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Popstar-turned-wellness entrepreneur Alesha Dixon on learning from her mistakes, those heady Mis-Teeq touring days and finding balance from the inside-out.
It’s a tough ask to imagine Alesha Dixon looking remotely stressed or burned out – she’s the epitome of cool, calm and collected and is positively oozing health and wellness when we speak via Zoom for this interview. But juggling the responsibilities of parenting (Alesha and partner Azuka Ononye have two daughters, Azura Sienna and Anaya Safiya) with a demanding career (the former Mis-Teeq singer is a Britain’s Got Talent judge and recently joined the panel on Australia’s Got Talent, too) alongside her own wellbeing and relationships hasn’t always come easy, she says. Here, the popstar-turned-wellness-entrepreneur talks striking that elusive balance and why she hopes her new baby – health and wellness brand, NobleBlu – might do the same for others, too.
Congratulations on your new venture! How did NobleBlu come about?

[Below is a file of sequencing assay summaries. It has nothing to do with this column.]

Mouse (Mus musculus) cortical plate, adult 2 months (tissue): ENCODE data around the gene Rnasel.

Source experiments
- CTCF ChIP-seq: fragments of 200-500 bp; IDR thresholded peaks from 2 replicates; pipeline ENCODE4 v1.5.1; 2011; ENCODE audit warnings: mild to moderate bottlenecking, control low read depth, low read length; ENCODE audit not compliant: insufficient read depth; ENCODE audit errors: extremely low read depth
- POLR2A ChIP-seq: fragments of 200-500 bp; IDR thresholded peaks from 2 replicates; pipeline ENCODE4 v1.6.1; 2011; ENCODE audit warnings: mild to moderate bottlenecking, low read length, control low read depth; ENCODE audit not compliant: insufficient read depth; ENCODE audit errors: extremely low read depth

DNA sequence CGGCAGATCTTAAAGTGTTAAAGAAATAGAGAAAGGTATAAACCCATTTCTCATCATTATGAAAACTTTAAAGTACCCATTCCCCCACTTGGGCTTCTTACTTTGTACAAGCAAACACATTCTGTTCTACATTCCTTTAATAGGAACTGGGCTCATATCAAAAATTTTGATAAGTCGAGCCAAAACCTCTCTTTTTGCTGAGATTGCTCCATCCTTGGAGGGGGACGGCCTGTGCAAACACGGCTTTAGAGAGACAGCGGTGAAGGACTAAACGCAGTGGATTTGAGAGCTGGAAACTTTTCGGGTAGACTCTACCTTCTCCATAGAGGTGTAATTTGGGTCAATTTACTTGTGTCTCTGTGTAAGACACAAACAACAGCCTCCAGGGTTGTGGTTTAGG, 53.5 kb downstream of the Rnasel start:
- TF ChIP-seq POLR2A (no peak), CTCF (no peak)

I’ve wanted to set up my own business for a long time. It’s been a couple of years in the making and I’d always said to my business partner that I’d love to do something in the wellness space. It feels like a really natural fit and it’s something I’m passionate about. I met with several different companies and it wasn’t till I met with HealthKind and really liked their vision, morals and standards that I thought we could work really well together.
What’s the idea behind it?
Well, throughout the whole year I’ve been working on it behind the scenes and planning the best way to launch and what we’ll release first. We decided phase one would be supplements which is what we’re starting with. But my overall dream and intention for the brand is that it becomes a one-stop shop for all things wellness – from a yoga mat to CBD to a nice book.
Somebody asked me that the other day! I love Goop, I think it’s really, really cool. I love it when you can visit somewhere or access a brand that can offer you multiple services. The intention is to hopefully help people improve their lives and wellbeing. As we can all acknowledge, the last year has taught us all so much in terms of how important self-care and taking care of ourselves is.
Where did the name come from?